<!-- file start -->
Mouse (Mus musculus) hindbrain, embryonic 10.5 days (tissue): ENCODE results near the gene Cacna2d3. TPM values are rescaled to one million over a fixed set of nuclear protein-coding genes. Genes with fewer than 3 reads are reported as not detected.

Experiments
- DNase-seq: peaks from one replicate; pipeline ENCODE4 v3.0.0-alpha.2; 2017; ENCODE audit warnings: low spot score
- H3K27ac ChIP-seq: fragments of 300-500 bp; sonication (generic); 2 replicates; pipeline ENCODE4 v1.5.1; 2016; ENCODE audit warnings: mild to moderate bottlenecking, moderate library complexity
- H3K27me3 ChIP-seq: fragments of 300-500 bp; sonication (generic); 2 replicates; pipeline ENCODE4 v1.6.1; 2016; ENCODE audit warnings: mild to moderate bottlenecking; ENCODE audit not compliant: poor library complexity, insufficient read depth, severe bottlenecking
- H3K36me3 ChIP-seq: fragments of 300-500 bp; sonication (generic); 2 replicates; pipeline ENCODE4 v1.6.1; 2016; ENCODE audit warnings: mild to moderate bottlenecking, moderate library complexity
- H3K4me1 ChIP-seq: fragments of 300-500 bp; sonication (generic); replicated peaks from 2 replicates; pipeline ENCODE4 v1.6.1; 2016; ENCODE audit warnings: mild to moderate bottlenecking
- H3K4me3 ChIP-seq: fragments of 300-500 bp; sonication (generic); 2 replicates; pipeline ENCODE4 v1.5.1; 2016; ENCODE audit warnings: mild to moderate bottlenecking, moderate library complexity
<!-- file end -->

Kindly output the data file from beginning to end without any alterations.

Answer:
Mouse (Mus musculus) hindbrain, embryonic 10.5 days (tissue): ENCODE results near the gene Cacna2d3. TPM values are rescaled to one million over a fixed set of nuclear protein-coding genes. Genes with fewer than 3 reads are reported as not detected.

Experiments
- DNase-seq: peaks from one replicate; pipeline ENCODE4 v3.0.0-alpha.2; 2017; ENCODE audit warnings: low spot score
- H3K27ac ChIP-seq: fragments of 300-500 bp; sonication (generic); 2 replicates; pipeline ENCODE4 v1.5.1; 2016; ENCODE audit warnings: mild to moderate bottlenecking, moderate library complexity
- H3K27me3 ChIP-seq: fragments of 300-500 bp; sonication (generic); 2 replicates; pipeline ENCODE4 v1.6.1; 2016; ENCODE audit warnings: mild to moderate bottlenecking; ENCODE audit not compliant: poor library complexity, insufficient read depth, severe bottlenecking
- H3K36me3 ChIP-seq: fragments of 300-500 bp; sonication (generic); 2 replicates; pipeline ENCODE4 v1.6.1; 2016; ENCODE audit warnings: mild to moderate bottlenecking, moderate library complexity
- H3K4me1 ChIP-seq: fragments of 300-500 bp; sonication (generic); replicated peaks from 2 replicates; pipeline ENCODE4 v1.6.1; 2016; ENCODE audit warnings: mild to moderate bottlenecking
- H3K4me3 ChIP-seq: fragments of 300-500 bp; sonication (generic); 2 replicates; pipeline ENCODE4 v1.5.1; 2016; ENCODE audit warnings: mild to moderate bottlenecking, moderate library complexity